5 Things You Should Definitely NOT Do This Thanksgiving, According to a Health Inspector

updated Nov 26, 2019
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Robert Acquista has more food safety credentials than we can count. And as a supervisor for the Public Health Food Protection Program in Columbus, Ohio (for more than 30 years!), he’s even inspected our Editor-in-Chief’s kitchen! So it’s safe to say we trust him with our lives. (See what we did there?) We also knew he’d have the answers when we wanted to talk about the biggest Thanksgiving food safety no-nos.

“As you can imagine, my family thinks I’m a pain in the butt at Thanksgiving,” Aquista confesses. We beg to differ, though: It’s better to be safe than sorry! Here are his top five food-safety tips for a happy (and safe!) Turkey Day.

Credit: Joe Lingeman

1. Don’t cross-contaminate.

This is one of the biggest lessons to keep in mind while you’re elbows deep in prepping your Turkey Day feast: “When preparing raw meats, make sure you clean up the area before switching to chopping vegetables or ready-to-eat foods (like cheese),” Aquista tells us.

2. Don’t skip the temperature check.

The risks and dangers of improperly cooked poultry shouldn’t be underestimated and Aquista can’t emphasize this enough. “Make sure everything is fully cooked before serving to guests — especially when it comes to turkey. When done, your turkey’s internal temperature will read 165 degrees.”

3. Don’t touch the food.

Yes, we know, it’s hard to keep everyone’s grubby hands off a glorious table of delicious-looking food (compliments to the chef!). But rules are rules and Aquista is super staunch about this one: “No bare hand contact — use utensils! I personally hate when someone sees the turkey sitting out and they go and use their fingers to take a piece. This is the easiest way to contaminate the food and spread germs.”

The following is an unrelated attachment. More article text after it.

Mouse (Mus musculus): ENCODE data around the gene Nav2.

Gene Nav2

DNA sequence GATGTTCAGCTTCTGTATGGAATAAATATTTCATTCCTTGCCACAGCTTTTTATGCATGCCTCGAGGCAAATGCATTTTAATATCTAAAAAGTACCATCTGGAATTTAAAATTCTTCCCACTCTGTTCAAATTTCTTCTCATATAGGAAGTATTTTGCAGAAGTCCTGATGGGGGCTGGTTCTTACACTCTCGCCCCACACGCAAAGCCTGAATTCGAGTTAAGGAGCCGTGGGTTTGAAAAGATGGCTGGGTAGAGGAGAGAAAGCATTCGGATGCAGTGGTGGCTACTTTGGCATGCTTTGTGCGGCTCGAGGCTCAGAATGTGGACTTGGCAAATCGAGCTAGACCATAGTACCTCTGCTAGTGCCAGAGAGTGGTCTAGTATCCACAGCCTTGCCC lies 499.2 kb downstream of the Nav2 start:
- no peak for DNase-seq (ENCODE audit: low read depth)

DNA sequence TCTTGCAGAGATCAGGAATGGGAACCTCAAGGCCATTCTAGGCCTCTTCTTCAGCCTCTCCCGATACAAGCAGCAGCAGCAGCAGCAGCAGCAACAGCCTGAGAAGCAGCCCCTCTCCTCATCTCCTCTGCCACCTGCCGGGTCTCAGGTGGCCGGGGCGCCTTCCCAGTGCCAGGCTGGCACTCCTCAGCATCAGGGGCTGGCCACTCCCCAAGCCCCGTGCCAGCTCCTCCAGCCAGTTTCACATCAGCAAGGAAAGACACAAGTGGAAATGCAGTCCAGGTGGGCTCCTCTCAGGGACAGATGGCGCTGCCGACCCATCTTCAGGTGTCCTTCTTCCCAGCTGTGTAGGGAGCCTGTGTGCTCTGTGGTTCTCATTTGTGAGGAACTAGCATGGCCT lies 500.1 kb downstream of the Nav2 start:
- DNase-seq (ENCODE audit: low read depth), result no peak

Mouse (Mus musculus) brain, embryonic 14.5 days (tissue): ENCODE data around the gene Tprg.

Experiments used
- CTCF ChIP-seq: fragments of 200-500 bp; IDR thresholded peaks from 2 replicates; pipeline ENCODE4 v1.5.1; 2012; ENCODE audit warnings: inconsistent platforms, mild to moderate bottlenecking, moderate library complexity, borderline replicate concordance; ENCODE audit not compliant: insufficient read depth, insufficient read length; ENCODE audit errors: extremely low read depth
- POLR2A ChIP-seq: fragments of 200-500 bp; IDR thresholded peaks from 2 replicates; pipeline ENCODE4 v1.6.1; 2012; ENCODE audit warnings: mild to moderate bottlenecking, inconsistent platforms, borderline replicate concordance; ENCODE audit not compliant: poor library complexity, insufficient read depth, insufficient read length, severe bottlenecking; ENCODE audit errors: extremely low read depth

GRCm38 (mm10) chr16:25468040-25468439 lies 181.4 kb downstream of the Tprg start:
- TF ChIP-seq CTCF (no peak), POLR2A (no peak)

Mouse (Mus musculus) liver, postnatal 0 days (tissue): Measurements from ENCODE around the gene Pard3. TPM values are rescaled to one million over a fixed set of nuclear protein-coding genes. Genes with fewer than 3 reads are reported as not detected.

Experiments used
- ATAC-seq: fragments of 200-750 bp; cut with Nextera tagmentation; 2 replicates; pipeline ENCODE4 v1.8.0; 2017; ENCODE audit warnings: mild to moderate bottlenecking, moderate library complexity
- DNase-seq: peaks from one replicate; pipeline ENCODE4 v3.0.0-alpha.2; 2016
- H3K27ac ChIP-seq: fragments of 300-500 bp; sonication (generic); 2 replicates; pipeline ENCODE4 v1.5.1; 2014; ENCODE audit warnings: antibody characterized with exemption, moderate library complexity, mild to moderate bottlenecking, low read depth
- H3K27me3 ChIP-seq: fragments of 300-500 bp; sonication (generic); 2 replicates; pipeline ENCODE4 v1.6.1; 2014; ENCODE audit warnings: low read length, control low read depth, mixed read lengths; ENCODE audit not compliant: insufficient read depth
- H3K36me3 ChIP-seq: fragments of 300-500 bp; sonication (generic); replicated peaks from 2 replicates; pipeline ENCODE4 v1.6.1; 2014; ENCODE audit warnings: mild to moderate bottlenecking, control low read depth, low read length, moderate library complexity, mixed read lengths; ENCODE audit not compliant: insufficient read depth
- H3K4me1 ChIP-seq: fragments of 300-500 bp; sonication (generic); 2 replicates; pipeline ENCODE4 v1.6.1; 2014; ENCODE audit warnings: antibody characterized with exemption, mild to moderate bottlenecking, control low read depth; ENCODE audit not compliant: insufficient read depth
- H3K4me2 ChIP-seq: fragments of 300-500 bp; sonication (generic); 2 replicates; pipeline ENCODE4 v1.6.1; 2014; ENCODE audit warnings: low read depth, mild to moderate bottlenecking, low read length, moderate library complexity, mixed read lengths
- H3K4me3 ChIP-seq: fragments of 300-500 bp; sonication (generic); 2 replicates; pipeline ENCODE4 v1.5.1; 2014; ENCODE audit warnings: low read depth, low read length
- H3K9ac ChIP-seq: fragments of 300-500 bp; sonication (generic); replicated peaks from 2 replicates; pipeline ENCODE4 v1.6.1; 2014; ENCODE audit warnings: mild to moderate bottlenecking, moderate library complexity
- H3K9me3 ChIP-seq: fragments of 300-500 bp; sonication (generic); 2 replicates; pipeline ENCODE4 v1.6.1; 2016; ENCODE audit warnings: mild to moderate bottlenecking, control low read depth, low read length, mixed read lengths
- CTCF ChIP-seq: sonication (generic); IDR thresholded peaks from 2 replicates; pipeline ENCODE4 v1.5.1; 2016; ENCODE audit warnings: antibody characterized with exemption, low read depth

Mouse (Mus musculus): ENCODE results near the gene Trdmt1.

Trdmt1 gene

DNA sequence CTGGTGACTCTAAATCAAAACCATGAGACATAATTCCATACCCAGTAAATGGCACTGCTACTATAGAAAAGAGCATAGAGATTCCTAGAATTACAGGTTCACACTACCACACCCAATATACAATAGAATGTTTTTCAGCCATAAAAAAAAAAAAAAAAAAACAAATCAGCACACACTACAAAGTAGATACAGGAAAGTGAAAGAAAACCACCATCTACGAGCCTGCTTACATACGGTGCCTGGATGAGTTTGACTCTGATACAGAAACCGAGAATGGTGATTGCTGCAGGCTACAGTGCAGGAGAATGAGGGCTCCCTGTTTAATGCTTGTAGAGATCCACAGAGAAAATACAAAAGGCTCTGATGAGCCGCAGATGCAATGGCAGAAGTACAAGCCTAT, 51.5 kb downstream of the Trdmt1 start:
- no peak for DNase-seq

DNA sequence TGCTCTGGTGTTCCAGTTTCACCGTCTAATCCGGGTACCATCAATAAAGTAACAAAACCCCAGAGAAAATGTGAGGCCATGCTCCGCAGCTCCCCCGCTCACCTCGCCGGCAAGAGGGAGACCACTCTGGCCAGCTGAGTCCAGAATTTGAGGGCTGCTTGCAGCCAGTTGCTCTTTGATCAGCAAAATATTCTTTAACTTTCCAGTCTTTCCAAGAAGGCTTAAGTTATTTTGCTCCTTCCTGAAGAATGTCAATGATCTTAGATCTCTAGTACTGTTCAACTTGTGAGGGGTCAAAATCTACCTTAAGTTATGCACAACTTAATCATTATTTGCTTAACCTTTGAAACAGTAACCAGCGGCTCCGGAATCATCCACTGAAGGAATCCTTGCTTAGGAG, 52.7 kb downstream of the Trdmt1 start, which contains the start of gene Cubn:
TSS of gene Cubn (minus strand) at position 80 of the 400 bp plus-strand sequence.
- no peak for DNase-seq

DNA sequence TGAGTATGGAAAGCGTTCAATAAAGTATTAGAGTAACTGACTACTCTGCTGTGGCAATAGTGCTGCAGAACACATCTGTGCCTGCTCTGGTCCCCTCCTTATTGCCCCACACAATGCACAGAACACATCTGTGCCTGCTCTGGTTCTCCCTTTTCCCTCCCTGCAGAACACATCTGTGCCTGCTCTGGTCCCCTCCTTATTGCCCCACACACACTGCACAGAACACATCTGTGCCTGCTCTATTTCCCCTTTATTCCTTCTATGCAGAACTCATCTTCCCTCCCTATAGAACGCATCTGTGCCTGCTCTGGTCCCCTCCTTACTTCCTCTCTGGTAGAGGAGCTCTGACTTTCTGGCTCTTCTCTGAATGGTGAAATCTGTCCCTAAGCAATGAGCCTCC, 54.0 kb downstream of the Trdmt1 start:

4. Don’t leave things sitting out.

To keep your leftover food from reaching the danger zone (bacteria grow most rapidly in temperatures between 40°F and 140° F), refrigerate it ASAP. Aquista has a recommendation for this: “If you have large containers of food, break them down into smaller bags so they can cool more quickly. To accelerate the cooling process, place leftovers in the freezer for a short period of time.” As a general note, food should not be left sitting out for more than two hours.

5. Don’t forget to label and date your leftovers.

People who can’t stand to eat more than a week’s worth of Thanksgiving leftovers will be happy to hear this last tip: “You shouldn’t keep [refrigerated leftovers] longer than seven days. Avoid this by putting a date on each container when you place it in the fridge. That way, you will know when to toss,” says Aquista. Or just mark your calendar now for December 5.

How are you prioritizing food safety in your kitchen this Thanksgiving?